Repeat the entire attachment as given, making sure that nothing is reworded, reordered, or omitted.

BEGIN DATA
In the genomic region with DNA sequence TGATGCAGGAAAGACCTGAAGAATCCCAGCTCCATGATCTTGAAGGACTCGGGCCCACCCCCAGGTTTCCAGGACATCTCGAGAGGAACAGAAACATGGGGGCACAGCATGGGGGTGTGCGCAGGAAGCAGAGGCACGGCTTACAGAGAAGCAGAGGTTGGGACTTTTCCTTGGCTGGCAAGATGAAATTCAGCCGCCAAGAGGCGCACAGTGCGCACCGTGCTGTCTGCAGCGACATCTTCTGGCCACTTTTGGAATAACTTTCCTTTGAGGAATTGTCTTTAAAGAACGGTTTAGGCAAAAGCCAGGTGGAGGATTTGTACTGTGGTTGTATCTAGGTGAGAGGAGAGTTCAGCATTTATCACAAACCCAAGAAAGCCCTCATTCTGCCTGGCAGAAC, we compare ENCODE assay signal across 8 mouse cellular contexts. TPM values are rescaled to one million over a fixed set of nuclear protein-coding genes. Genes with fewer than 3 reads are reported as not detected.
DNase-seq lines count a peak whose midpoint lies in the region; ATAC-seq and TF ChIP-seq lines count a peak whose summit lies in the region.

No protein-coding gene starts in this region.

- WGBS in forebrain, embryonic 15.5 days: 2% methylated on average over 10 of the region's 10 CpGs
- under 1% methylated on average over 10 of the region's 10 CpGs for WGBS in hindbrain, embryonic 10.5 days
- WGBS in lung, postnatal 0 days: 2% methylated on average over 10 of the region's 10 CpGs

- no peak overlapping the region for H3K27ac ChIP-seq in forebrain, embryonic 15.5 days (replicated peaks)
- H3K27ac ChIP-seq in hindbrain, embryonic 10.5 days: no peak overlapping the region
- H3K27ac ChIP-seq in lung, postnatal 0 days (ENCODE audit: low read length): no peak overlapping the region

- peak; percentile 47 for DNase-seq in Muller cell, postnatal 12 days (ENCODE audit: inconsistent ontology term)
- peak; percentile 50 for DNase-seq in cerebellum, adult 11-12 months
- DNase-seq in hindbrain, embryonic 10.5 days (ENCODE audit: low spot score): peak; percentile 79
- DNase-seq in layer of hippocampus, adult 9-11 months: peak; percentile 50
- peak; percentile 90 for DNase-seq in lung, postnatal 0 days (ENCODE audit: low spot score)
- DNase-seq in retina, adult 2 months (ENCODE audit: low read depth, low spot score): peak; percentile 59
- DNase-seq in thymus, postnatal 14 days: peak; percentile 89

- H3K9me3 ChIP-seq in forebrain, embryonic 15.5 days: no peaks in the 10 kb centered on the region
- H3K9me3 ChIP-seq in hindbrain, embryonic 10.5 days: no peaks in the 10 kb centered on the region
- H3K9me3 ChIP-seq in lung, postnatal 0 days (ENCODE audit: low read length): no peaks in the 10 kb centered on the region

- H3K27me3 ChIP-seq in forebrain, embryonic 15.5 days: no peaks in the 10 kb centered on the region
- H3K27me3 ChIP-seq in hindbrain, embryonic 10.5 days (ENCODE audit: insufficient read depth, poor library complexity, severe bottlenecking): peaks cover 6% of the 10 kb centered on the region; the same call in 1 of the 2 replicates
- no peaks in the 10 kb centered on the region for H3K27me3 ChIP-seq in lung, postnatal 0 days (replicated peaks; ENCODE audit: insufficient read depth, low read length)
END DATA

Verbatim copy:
In the genomic region with DNA sequence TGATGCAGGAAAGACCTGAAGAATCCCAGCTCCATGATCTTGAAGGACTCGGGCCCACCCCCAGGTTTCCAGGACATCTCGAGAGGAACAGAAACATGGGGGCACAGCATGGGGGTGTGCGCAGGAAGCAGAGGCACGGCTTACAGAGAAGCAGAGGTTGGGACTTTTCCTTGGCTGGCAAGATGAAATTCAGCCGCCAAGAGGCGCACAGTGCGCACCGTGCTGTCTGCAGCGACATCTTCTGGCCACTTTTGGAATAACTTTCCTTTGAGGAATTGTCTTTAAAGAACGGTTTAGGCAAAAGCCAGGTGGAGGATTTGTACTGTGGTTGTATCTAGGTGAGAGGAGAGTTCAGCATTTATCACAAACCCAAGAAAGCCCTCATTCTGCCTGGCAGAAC, we compare ENCODE assay signal across 8 mouse cellular contexts. TPM values are rescaled to one million over a fixed set of nuclear protein-coding genes. Genes with fewer than 3 reads are reported as not detected.
DNase-seq lines count a peak whose midpoint lies in the region; ATAC-seq and TF ChIP-seq lines count a peak whose summit lies in the region.

No protein-coding gene starts in this region.

- WGBS in forebrain, embryonic 15.5 days: 2% methylated on average over 10 of the region's 10 CpGs
- under 1% methylated on average over 10 of the region's 10 CpGs for WGBS in hindbrain, embryonic 10.5 days
- WGBS in lung, postnatal 0 days: 2% methylated on average over 10 of the region's 10 CpGs

- no peak overlapping the region for H3K27ac ChIP-seq in forebrain, embryonic 15.5 days (replicated peaks)
- H3K27ac ChIP-seq in hindbrain, embryonic 10.5 days: no peak overlapping the region
- H3K27ac ChIP-seq in lung, postnatal 0 days (ENCODE audit: low read length): no peak overlapping the region

- peak; percentile 47 for DNase-seq in Muller cell, postnatal 12 days (ENCODE audit: inconsistent ontology term)
- peak; percentile 50 for DNase-seq in cerebellum, adult 11-12 months
- DNase-seq in hindbrain, embryonic 10.5 days (ENCODE audit: low spot score): peak; percentile 79
- DNase-seq in layer of hippocampus, adult 9-11 months: peak; percentile 50
- peak; percentile 90 for DNase-seq in lung, postnatal 0 days (ENCODE audit: low spot score)
- DNase-seq in retina, adult 2 months (ENCODE audit: low read depth, low spot score): peak; percentile 59
- DNase-seq in thymus, postnatal 14 days: peak; percentile 89

- H3K9me3 ChIP-seq in forebrain, embryonic 15.5 days: no peaks in the 10 kb centered on the region
- H3K9me3 ChIP-seq in hindbrain, embryonic 10.5 days: no peaks in the 10 kb centered on the region
- H3K9me3 ChIP-seq in lung, postnatal 0 days (ENCODE audit: low read length): no peaks in the 10 kb centered on the region

- H3K27me3 ChIP-seq in forebrain, embryonic 15.5 days: no peaks in the 10 kb centered on the region
- H3K27me3 ChIP-seq in hindbrain, embryonic 10.5 days (ENCODE audit: insufficient read depth, poor library complexity, severe bottlenecking): peaks cover 6% of the 10 kb centered on the region; the same call in 1 of the 2 replicates
- no peaks in the 10 kb centered on the region for H3K27me3 ChIP-seq in lung, postnatal 0 days (replicated peaks; ENCODE audit: insufficient read depth, low read length)